The Intelligencer and Wheeling News-Register published this editorial on June 4 regarding the separation of powers:
Most West Virginians who were upset and outraged about last year's impeachment summer, involving state Supreme Court members, probably would prefer to forget about it. It is over and done with - except for one critical detail.
Three of the high court's five members were replaced as a result of the scandal. One was convicted of multiple crimes of corruption. Another pleaded guilty. The third resigned rather than face the wrath of state legislators.
But an important issue involving separation of powers between the judicial and legislative branches of government remains unresolved.
Of the two justices from the old court, one, Elizabeth Walker, was impeached by the House of Delegates and tried by the state Senate. Senators acquitted her but agreed to a vote of censure. Walker, now chief justice, seems committed to important reforms on the court.
So does the other carryover justice, Margaret Workman. But a House impeachment vote still hangs over her head. It involves the court's past spending, not criminal accusations.
Workman was to have been tried by the Senate last year, but that plan was halted by a panel of five circuit judges who were sitting as the state Supreme Court. They ruled the trial could not proceed. They based their contention on the doctrines of separation of powers and right to due process.
Legislators have appealed that decision to the U.S. Supreme Court.
As matters involving the courts often do, those regarding the Workman case have moved slowly but steadily. It is unlikely the Supreme Court will act before this fall.
Lawmakers themselves seem to have little or no appetite for another impeachment trial. So why pursue the U.S. Supreme Court appeal regarding Workman?
For the future. Thoughtful West Virginians hope and pray there never again comes a time when legislators feel it necessary to impeach state high court justices. But what if it does?
As matters stand, the ruling last year by the temporary state Supreme Court seems to imply that separation of powers prohibits lawmakers from attempting to remove, or even discipline, justices. That would leave the judicial branch with sole power over its members - and that may be too much separation of powers.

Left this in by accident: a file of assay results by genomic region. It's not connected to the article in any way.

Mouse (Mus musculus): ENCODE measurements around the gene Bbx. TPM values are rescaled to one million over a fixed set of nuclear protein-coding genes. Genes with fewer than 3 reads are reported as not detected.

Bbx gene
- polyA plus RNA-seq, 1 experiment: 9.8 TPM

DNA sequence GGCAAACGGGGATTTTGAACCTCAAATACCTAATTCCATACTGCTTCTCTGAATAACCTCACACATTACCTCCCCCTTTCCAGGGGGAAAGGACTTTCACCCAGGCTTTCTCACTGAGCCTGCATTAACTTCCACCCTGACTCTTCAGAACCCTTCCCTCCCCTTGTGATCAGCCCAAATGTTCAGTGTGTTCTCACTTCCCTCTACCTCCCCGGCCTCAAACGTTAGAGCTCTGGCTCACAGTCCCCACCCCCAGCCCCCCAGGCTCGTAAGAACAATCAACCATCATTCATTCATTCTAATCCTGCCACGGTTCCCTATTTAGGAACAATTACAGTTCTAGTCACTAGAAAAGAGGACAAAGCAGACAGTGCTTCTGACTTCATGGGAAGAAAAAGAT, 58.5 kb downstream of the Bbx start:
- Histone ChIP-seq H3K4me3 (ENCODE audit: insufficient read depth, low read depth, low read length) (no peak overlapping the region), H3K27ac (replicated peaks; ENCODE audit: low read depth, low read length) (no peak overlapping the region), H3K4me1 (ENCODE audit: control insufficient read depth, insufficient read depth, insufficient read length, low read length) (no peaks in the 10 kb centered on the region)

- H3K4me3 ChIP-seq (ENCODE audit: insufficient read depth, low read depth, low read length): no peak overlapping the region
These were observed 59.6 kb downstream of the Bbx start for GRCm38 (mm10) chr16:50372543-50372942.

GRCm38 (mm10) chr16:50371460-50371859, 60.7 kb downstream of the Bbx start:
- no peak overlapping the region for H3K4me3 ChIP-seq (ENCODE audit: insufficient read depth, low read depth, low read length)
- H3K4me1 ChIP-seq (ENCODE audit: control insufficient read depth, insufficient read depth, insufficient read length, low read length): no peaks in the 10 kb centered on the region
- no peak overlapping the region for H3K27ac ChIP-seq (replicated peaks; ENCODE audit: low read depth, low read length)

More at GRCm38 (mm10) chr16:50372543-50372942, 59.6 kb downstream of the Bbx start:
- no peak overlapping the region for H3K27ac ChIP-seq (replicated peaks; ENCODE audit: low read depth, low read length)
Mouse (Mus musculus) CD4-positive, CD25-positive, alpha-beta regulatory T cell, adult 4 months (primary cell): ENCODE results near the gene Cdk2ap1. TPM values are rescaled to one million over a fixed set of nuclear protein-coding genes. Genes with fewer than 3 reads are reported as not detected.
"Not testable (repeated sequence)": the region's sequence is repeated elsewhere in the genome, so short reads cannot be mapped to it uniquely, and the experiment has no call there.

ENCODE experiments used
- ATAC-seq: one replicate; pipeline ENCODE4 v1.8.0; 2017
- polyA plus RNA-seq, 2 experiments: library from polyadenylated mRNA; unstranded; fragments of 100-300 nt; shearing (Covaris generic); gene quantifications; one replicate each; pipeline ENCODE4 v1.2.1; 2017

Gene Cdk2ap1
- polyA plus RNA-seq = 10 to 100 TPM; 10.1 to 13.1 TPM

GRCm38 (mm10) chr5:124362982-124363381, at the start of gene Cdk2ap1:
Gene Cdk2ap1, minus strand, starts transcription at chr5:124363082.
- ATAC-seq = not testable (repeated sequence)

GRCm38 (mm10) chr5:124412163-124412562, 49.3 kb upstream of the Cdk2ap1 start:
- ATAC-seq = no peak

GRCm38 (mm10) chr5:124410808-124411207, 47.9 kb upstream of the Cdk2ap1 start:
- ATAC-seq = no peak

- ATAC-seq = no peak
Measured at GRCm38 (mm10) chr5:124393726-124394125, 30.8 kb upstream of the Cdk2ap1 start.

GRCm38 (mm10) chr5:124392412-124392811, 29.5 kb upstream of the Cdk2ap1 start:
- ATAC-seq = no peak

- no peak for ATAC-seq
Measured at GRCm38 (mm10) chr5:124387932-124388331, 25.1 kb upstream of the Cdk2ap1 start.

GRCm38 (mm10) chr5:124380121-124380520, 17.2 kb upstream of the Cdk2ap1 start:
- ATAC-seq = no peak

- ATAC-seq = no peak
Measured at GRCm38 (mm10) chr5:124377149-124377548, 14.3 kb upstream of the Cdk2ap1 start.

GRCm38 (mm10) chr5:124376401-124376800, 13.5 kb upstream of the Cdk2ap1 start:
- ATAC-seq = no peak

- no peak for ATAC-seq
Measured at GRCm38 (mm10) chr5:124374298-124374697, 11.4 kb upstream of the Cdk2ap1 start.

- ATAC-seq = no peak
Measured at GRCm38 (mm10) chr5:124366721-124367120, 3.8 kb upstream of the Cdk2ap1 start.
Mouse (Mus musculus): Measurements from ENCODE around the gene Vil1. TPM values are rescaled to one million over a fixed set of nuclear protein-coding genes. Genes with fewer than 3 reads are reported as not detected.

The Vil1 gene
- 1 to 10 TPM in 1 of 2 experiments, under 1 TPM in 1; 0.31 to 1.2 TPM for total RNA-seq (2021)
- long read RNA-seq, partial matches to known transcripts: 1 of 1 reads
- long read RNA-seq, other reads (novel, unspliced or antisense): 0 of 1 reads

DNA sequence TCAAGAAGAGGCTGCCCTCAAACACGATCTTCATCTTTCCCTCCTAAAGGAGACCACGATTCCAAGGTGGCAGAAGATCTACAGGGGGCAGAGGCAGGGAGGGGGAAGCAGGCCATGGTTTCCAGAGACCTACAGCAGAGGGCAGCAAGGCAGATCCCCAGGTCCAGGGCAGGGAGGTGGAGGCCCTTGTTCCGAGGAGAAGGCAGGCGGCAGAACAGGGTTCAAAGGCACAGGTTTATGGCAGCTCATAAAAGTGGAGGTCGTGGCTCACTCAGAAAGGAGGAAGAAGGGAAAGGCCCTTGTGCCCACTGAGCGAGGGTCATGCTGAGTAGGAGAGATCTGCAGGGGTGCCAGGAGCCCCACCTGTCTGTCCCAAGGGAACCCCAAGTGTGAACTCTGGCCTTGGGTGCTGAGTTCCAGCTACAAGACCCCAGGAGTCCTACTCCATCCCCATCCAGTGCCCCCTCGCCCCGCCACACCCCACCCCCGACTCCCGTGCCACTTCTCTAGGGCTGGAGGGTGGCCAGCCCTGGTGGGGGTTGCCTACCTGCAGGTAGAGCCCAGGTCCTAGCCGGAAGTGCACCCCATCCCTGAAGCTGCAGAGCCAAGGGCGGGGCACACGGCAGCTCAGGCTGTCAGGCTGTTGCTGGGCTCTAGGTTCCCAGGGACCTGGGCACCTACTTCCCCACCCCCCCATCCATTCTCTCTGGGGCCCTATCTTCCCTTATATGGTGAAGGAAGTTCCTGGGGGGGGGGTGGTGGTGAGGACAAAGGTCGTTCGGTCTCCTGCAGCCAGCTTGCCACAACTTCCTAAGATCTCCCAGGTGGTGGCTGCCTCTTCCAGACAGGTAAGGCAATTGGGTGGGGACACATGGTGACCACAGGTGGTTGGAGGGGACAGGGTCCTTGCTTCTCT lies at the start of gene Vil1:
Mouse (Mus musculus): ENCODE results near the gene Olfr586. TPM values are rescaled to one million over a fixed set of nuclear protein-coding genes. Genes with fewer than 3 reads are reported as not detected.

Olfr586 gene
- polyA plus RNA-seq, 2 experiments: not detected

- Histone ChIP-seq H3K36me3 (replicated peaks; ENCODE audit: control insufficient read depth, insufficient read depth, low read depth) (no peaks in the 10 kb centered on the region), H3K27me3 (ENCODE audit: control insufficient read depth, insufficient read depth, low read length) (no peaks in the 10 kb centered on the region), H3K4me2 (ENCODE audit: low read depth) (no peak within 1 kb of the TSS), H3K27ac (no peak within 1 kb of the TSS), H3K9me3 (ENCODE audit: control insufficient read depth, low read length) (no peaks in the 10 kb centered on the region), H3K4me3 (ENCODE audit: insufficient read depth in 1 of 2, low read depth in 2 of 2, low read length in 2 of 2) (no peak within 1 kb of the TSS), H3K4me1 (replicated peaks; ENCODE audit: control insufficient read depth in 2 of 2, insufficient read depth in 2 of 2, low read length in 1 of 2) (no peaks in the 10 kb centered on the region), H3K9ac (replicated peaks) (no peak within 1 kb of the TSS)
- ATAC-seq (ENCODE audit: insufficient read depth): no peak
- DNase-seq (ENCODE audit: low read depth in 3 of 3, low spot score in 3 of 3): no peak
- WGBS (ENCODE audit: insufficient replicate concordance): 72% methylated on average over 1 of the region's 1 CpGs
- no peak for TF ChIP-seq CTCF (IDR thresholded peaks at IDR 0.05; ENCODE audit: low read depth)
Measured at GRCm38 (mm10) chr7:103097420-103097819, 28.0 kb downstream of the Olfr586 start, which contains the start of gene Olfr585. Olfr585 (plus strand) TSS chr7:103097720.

New trail adds much to region
This is an excerpt from an editorial published June 2 in The Daily Independent of Ashland, Kentucky:
The Boyd County Fiscal Court hosted a ceremony Saturday to celebrate the opening (of the Iron Ore Hiking Trail).
We are told the trail at Armco Park is five miles long and quite beautiful. It features benches, walking bridges and overlooks. The trail was made possible by the hard work and persistence of local residents Kenny and Candy Messer along with the volunteer work and donations of many community members.
This includes students, churches, senior centers and other organizations. It of course also includes funding from the state and support from the Fiscal Court.
We see this new trail as a very significant, positive development for Boyd County. It also leads to our bigger picture view on the future for Boyd County - a future we think is incredibly bright when one considers all the great people, assets and resources available here in the county.
The key to realizing this future will be capitalizing on all those assets in a strategic, coordinated way, and that includes capitalizing on the existence of this trail.
Here's why we think the trail is a big deal: it is a great asset for fitness and nature enthusiasts, and some of the most valuable tourism dollars right now are found in the pockets of people who are in to fitness and nature.
They will travel across the country to participate in trail marathons, river walks, etc. This trail puts Boyd on the map when you consider the beauty and expansiveness of Armco Park that already exists. Adding a five mile stretch of trail to that asset? Outstanding.